The builder of the Mechanics’ Institute was reported on – June 5, 1869 – The contract to erect the Mechanics Institute, Blackwood has been let and operations begun. The building is to be 52 ft x 24ft. James Ferguson is the contractor.
His principal carpentering work on Blackwood was the Mechanics’ Institute, and, although it has stood the test of upwards of 20 years’ service, it still remains one of the most substantial buildings in the district. (written in 1892)
In the early part of 1870 he bought a principal interest in the North Britain mine, which had during the previous year been discovered and partially worked by a man named Wright. The mine was worked for a few years, when his Melbourne partner offered him the management of a nickel mine in New Caledonia, which he accepted, and left for that place in 1877.
James Ferguson carried on the work most successfully for about two years, when, on account of a glut in the market for nickel ore, the mine was stopped. Mr. Ferguson then returned to Blackwood, and recommenced active work in the North Britain mine. For several years he struggled hard, either as chief proprietor or afterwards as manager, when the mine was formed into a company, to make it pay its way, but the refractory nature of the quartz to a great extent prevented him. He has often said since that his fortune had flowed into the Lederderg, because the process of saving and dealing with the goldbearing pyrites was not then sufficiently understood on Blackwood. Parcels of pyrites from the Britain mine forwarded to Germany for treatment since that time realized up to 12oz. gold per ton.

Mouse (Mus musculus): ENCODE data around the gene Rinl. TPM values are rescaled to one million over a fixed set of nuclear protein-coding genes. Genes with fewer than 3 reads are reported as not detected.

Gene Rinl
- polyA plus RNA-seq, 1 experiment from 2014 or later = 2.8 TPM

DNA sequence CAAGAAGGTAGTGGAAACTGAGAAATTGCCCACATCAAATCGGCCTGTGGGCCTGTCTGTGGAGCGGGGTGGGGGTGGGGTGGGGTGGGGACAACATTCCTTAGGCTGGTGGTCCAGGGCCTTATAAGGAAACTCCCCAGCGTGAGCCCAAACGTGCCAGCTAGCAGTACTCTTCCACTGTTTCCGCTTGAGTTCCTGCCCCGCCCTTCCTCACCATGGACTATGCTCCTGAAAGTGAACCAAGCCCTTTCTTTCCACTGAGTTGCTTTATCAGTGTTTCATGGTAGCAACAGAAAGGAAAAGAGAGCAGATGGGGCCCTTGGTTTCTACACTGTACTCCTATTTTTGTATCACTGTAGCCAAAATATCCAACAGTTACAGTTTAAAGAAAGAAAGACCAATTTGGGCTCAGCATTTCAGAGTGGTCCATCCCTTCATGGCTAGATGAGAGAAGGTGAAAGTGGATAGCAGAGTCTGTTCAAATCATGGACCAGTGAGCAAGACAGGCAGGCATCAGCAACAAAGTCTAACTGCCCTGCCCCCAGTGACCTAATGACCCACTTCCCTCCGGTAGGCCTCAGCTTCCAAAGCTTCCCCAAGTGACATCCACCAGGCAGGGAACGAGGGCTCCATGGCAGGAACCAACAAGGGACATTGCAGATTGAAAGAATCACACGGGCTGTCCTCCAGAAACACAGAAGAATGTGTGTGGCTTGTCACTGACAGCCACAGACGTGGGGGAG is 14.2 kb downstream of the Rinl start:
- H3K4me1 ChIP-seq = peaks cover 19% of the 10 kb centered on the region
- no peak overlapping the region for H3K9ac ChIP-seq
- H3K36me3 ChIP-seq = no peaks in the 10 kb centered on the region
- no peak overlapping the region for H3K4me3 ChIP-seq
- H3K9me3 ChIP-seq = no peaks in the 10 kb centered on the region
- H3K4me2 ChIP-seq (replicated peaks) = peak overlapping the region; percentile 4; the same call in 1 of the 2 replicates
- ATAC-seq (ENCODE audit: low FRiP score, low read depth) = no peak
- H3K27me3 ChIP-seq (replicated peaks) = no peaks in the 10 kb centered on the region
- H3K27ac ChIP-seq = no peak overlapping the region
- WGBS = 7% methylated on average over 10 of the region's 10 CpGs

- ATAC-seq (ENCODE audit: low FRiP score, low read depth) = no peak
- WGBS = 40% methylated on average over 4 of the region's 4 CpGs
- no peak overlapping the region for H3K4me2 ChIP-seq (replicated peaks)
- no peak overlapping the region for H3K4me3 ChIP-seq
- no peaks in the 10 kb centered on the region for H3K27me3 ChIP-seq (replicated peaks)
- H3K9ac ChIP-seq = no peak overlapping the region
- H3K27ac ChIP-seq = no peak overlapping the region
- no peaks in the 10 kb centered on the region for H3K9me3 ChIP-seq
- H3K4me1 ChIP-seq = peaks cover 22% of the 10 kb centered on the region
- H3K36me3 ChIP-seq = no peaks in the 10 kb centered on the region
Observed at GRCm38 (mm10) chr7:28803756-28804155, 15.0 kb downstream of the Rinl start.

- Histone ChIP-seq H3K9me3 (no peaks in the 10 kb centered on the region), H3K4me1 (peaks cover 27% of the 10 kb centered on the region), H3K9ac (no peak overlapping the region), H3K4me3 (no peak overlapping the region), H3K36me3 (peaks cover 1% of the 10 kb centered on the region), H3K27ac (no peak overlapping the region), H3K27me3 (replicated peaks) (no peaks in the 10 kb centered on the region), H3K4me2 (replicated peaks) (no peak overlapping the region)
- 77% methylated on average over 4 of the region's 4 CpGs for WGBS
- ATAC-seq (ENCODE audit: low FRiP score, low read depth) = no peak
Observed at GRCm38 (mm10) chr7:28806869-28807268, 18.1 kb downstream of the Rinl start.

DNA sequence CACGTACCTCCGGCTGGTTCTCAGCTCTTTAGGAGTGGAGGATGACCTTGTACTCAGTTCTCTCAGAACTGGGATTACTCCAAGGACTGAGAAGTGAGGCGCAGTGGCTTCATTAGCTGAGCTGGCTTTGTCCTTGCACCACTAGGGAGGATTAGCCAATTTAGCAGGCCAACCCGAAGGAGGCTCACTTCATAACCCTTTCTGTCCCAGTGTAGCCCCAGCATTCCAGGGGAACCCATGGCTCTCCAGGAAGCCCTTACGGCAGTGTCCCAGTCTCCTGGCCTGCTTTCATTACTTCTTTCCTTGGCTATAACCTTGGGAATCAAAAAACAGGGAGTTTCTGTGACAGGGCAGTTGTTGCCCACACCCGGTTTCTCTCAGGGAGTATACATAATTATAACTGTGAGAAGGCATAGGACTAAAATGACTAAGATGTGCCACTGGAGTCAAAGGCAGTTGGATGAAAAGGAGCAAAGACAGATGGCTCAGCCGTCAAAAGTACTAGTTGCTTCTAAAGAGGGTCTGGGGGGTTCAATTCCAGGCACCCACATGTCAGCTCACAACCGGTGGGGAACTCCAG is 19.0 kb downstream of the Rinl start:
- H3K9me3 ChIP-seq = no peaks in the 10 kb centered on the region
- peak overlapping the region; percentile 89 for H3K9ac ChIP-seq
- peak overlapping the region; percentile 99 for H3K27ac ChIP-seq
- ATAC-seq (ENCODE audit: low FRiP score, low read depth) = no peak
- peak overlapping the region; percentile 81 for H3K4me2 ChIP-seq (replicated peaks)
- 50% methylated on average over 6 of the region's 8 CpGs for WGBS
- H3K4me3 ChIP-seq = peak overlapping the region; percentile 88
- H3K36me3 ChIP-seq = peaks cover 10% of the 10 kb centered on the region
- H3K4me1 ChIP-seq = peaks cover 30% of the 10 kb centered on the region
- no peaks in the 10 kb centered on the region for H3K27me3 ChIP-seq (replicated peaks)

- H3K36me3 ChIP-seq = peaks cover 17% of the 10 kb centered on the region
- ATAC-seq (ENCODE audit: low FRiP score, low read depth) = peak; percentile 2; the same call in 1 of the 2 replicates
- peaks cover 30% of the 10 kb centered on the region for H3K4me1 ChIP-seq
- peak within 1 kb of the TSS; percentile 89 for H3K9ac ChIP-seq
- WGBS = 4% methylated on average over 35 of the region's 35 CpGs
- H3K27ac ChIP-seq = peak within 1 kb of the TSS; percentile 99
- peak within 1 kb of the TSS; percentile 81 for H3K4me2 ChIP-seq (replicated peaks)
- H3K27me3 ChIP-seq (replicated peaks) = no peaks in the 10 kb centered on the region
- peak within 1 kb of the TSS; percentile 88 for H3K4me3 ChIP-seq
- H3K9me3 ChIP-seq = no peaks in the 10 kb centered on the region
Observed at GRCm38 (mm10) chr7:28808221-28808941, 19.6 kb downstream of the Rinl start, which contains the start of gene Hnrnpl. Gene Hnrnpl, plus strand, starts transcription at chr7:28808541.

Mr. Ferguson was appointed a Justice of the Peace about 1883, and as he resided in the vicinity of the Blackwood Courthouse, he fell in for an extra large amount of the work incidental to the position. He also for a few years filled the position of one of the Shire Councillors for the East Riding of Ballan, and it was during his term as Councillor that some of the most effective work ever done on the Blackwood roads was carried out under the charge of the late Mr. Allan. During the last two or three years, although Mr. Ferguson was apparently quite unaware of it, the seeds of his fatal illness must have been working within him, for, although he kept himself employed at intermittent carpentering work, or at embellishing and improving his own house and garden, there was a remarkable absence of that energy which distinguished him in former years. When he knew his end was approaching he said he had no fear of death, his only regret was leaving Mrs. Ferguson to be all alone. She attended him with the most assiduous care, and is now lamenting her irreparable loss. Thus he passed away at 65 years, one of the best and most upright men Blackwood has known.